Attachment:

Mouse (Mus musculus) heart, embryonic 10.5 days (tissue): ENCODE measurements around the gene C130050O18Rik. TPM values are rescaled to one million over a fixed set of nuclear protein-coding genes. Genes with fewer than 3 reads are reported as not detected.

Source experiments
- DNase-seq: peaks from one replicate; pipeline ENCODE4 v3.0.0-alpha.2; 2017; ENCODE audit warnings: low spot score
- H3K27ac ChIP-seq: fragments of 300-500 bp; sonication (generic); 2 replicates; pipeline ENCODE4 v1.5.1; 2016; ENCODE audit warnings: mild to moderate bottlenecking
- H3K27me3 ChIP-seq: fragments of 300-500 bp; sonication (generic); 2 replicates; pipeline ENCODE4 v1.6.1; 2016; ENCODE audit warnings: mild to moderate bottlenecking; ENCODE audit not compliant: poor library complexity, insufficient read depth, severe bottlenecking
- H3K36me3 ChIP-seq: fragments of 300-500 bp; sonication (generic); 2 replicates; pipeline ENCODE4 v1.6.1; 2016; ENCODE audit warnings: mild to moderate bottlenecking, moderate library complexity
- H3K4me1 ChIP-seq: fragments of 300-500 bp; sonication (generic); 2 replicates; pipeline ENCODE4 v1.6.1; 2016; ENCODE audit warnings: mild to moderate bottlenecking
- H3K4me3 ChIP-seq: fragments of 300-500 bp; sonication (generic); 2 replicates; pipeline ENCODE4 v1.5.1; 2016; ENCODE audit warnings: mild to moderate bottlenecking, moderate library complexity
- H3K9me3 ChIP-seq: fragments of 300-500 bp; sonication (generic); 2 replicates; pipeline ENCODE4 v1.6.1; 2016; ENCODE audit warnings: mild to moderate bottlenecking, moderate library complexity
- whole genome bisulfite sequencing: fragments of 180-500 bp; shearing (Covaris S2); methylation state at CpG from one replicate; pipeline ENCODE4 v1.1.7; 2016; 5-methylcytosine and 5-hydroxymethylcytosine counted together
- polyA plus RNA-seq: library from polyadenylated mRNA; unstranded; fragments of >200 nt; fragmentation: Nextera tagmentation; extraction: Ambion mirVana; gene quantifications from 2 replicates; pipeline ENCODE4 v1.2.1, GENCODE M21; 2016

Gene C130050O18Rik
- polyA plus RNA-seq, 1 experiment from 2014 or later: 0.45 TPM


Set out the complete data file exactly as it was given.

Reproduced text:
Mouse (Mus musculus) heart, embryonic 10.5 days (tissue): ENCODE measurements around the gene C130050O18Rik. TPM values are rescaled to one million over a fixed set of nuclear protein-coding genes. Genes with fewer than 3 reads are reported as not detected.

Source experiments
- DNase-seq: peaks from one replicate; pipeline ENCODE4 v3.0.0-alpha.2; 2017; ENCODE audit warnings: low spot score
- H3K27ac ChIP-seq: fragments of 300-500 bp; sonication (generic); 2 replicates; pipeline ENCODE4 v1.5.1; 2016; ENCODE audit warnings: mild to moderate bottlenecking
- H3K27me3 ChIP-seq: fragments of 300-500 bp; sonication (generic); 2 replicates; pipeline ENCODE4 v1.6.1; 2016; ENCODE audit warnings: mild to moderate bottlenecking; ENCODE audit not compliant: poor library complexity, insufficient read depth, severe bottlenecking
- H3K36me3 ChIP-seq: fragments of 300-500 bp; sonication (generic); 2 replicates; pipeline ENCODE4 v1.6.1; 2016; ENCODE audit warnings: mild to moderate bottlenecking, moderate library complexity
- H3K4me1 ChIP-seq: fragments of 300-500 bp; sonication (generic); 2 replicates; pipeline ENCODE4 v1.6.1; 2016; ENCODE audit warnings: mild to moderate bottlenecking
- H3K4me3 ChIP-seq: fragments of 300-500 bp; sonication (generic); 2 replicates; pipeline ENCODE4 v1.5.1; 2016; ENCODE audit warnings: mild to moderate bottlenecking, moderate library complexity
- H3K9me3 ChIP-seq: fragments of 300-500 bp; sonication (generic); 2 replicates; pipeline ENCODE4 v1.6.1; 2016; ENCODE audit warnings: mild to moderate bottlenecking, moderate library complexity
- whole genome bisulfite sequencing: fragments of 180-500 bp; shearing (Covaris S2); methylation state at CpG from one replicate; pipeline ENCODE4 v1.1.7; 2016; 5-methylcytosine and 5-hydroxymethylcytosine counted together
- polyA plus RNA-seq: library from polyadenylated mRNA; unstranded; fragments of >200 nt; fragmentation: Nextera tagmentation; extraction: Ambion mirVana; gene quantifications from 2 replicates; pipeline ENCODE4 v1.2.1, GENCODE M21; 2016

Gene C130050O18Rik
- polyA plus RNA-seq, 1 experiment from 2014 or later: 0.45 TPM